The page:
Seasonal Flu Vaccination
Flu (also known as influenza) is a highly infectious illness caused by the flu virus. It spreads rapidly through small droplets coughed or sneezed into the air by an infected person. For most people, flu is unpleasant but not serious. You will usually recover within a week.
Studies have shown that flu vaccines provide effective protection against the flu, although protection may not be complete and may vary between people. Protection from the vaccine gradually decreases and flu strains change over time. Therefore, new vaccines are made each year and people at risk of flu are encouraged to be vaccinated every year.
The flu vaccination is offered to people in at-risk groups. These people are at greater risk of developing serious complications if they catch flu, such as pregnant women and elderly people.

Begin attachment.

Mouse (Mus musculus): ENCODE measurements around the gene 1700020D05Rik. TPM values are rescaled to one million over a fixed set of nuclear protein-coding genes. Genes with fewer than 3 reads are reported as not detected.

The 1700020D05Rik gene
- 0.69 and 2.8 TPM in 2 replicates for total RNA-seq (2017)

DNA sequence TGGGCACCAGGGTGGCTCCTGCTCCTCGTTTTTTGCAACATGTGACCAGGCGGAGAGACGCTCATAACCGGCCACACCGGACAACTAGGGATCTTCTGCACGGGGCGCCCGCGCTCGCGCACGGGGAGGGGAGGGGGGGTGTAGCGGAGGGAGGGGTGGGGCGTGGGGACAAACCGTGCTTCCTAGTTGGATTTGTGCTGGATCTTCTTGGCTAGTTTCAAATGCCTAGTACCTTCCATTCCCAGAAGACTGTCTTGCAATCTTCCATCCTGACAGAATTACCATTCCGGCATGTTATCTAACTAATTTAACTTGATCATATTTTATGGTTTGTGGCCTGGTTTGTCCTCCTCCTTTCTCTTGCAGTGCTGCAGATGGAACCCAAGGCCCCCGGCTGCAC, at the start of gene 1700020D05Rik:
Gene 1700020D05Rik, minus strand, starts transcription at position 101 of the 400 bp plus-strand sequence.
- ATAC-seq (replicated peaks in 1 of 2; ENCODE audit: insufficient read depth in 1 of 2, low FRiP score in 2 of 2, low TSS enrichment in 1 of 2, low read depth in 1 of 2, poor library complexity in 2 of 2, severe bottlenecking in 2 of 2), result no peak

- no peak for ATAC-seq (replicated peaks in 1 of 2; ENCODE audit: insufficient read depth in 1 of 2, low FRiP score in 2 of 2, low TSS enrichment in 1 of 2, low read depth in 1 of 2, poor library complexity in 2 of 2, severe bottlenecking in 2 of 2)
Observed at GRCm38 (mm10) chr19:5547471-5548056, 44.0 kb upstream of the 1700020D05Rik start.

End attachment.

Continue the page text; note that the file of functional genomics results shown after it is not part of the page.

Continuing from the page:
It is recommended that you have a flu jab if you fall into one or more of the following categories:
are 65 years old or over (including those becoming age 65 years by 31 March 2019)
All pregnant women (including those women who become pregnant during the flu season)have a serious medical condition (see below)
Are living in a long-stay residential care home or other long-stay care facility.
People who are in receipt of a carer’s allowance, or those who are the main carer of an older or disabled person whose welfare may be at risk if the carer falls ill
People with medical conditions